ACI Prensa Staff, Oct 31, 2023 / 16:30 pm (CNA).
A group of alleged victims of Father Marko Rupnik said Monday that Pope Francis’ decision to lift the statute of limitations on the case and order the opening of a new process against the priest accused of sexual abuse “is an appropriate step for the truth to be recognized.”
Gloria Branciani, Mirjam Kovač, Vida Bernard, Mira Stare, and Jožica Zupančič are the authors of a news release shared with ACI Prensa, CNA’s Spanish-language news partner, commenting that they were “very surprised” by the statement from the Holy See.
The five women, former sisters of the Loyola Community, were referring to the Oct. 27 statement by the Holy See Press Office that reported that Pope Francis had decided to lift the statute of limitations on the Rupnik case, allowing a canonical process to take place. The priest is accused of having sexually abused women for decades.
According to the Holy See, “in September the Pontifical Commission for the Protection of Minors brought to the pope’s attention that there were serious problems in the handling of the Father Marko Rupnik case and lack of outreach to victims.”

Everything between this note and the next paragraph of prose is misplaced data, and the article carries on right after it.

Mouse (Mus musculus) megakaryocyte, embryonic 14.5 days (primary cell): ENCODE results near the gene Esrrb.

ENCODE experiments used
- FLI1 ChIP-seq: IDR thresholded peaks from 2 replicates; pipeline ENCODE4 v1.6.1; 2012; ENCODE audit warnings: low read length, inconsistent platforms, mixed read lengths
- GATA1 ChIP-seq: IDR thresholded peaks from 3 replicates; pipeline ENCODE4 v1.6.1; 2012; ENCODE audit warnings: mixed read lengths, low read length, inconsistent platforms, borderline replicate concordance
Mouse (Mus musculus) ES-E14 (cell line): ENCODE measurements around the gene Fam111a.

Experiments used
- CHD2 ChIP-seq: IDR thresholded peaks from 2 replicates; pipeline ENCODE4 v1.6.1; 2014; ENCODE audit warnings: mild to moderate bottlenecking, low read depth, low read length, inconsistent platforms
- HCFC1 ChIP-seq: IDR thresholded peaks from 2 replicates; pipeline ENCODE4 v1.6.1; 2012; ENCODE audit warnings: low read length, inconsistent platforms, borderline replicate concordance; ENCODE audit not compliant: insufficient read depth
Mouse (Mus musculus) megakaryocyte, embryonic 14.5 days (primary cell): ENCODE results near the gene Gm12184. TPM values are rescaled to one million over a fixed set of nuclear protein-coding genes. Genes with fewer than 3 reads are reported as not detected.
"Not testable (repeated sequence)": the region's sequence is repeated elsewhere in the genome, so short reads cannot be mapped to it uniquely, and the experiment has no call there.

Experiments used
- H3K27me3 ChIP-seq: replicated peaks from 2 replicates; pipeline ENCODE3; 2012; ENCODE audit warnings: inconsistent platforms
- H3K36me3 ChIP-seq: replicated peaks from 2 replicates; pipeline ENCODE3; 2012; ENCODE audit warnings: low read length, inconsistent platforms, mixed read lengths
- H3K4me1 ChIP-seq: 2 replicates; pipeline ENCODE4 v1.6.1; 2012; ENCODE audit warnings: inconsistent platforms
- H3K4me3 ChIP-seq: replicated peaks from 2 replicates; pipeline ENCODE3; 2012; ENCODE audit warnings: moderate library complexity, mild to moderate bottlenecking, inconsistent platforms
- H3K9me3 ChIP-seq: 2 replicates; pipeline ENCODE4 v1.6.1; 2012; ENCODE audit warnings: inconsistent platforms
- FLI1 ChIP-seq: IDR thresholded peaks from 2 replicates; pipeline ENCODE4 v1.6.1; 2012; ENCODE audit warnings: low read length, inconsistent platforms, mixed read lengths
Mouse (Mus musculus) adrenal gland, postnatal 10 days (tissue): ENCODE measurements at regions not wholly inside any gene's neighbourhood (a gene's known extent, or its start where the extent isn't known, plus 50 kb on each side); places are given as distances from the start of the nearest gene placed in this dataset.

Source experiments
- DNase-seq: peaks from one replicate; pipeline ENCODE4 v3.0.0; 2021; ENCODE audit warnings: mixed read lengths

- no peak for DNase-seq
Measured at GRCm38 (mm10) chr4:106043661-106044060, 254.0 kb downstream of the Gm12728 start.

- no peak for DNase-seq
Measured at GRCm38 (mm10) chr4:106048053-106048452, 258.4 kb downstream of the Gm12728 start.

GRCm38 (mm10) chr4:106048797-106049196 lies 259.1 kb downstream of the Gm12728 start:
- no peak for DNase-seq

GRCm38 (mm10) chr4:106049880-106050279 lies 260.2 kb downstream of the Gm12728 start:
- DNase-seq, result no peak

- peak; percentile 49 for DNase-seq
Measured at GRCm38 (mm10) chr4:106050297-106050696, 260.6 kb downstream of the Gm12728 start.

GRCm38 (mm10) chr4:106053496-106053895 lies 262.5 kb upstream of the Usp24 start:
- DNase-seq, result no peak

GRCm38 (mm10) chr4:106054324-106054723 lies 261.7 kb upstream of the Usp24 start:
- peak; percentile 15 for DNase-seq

“Consequently, the Holy Father asked the Dicastery for the Doctrine of the Faith to review the case and decided to lift the statute of limitations to allow a process to take place.”
The alleged victims hope “that this is an appropriate step for the truth to be recognized. We are waiting for new developments.”
The former sisters, with the exception of Zupančič, were the same women who wrote an open letter in September stating they were left “speechless” by the final positive report on the Diocese of Rome’s canonical investigation of the Aletti Center, which Rupnik founded.
They also pointed out that the pope’s Sept. 15 meeting with Maria Campatelli, current director of the Aletti Center and close collaborator of Rupnik, caused them even more pain, because the pontiff had never responded to the letters sent to him by members and former members of the Loyola Community.
The Aletti Center is an art and theology school in Rome that Rupnik ran from 1995–2020 and where he allegedly abused some of its members as well as members of the Loyola Community in Slovenia.
This story was first published by ACI Prensa, CNA’s Spanish-language news partner. It has been translated and adapted by CNA.